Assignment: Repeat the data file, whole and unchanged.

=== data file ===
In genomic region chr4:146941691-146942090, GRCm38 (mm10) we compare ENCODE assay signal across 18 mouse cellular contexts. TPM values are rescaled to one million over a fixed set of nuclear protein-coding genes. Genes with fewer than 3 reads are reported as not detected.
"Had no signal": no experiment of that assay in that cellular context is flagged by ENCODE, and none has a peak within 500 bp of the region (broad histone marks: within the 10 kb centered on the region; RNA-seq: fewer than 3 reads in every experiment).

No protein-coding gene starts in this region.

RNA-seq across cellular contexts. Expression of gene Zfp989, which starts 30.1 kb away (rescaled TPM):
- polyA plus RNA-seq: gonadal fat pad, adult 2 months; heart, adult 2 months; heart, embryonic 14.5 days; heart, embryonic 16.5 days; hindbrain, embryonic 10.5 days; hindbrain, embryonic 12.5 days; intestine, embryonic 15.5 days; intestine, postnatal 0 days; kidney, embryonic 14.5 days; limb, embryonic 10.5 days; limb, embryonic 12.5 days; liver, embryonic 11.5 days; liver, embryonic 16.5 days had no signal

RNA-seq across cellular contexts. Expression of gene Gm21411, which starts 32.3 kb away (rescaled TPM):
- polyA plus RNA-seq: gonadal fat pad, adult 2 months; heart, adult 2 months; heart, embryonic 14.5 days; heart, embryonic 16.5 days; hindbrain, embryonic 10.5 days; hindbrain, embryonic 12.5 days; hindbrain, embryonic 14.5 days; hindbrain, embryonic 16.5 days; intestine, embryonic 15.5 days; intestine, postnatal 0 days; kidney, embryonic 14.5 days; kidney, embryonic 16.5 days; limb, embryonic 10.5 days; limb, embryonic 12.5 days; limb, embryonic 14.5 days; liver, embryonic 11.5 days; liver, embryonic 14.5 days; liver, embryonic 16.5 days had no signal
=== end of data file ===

In genomic region chr4:146941691-146942090, GRCm38 (mm10) we compare ENCODE assay signal across 18 mouse cellular contexts. TPM values are rescaled to one million over a fixed set of nuclear protein-coding genes. Genes with fewer than 3 reads are reported as not detected.
"Had no signal": no experiment of that assay in that cellular context is flagged by ENCODE, and none has a peak within 500 bp of the region (broad histone marks: within the 10 kb centered on the region; RNA-seq: fewer than 3 reads in every experiment).

No protein-coding gene starts in this region.

RNA-seq across cellular contexts. Expression of gene Zfp989, which starts 30.1 kb away (rescaled TPM):
- polyA plus RNA-seq: gonadal fat pad, adult 2 months; heart, adult 2 months; heart, embryonic 14.5 days; heart, embryonic 16.5 days; hindbrain, embryonic 10.5 days; hindbrain, embryonic 12.5 days; intestine, embryonic 15.5 days; intestine, postnatal 0 days; kidney, embryonic 14.5 days; limb, embryonic 10.5 days; limb, embryonic 12.5 days; liver, embryonic 11.5 days; liver, embryonic 16.5 days had no signal

RNA-seq across cellular contexts. Expression of gene Gm21411, which starts 32.3 kb away (rescaled TPM):
- polyA plus RNA-seq: gonadal fat pad, adult 2 months; heart, adult 2 months; heart, embryonic 14.5 days; heart, embryonic 16.5 days; hindbrain, embryonic 10.5 days; hindbrain, embryonic 12.5 days; hindbrain, embryonic 14.5 days; hindbrain, embryonic 16.5 days; intestine, embryonic 15.5 days; intestine, postnatal 0 days; kidney, embryonic 14.5 days; kidney, embryonic 16.5 days; limb, embryonic 10.5 days; limb, embryonic 12.5 days; limb, embryonic 14.5 days; liver, embryonic 11.5 days; liver, embryonic 14.5 days; liver, embryonic 16.5 days had no signal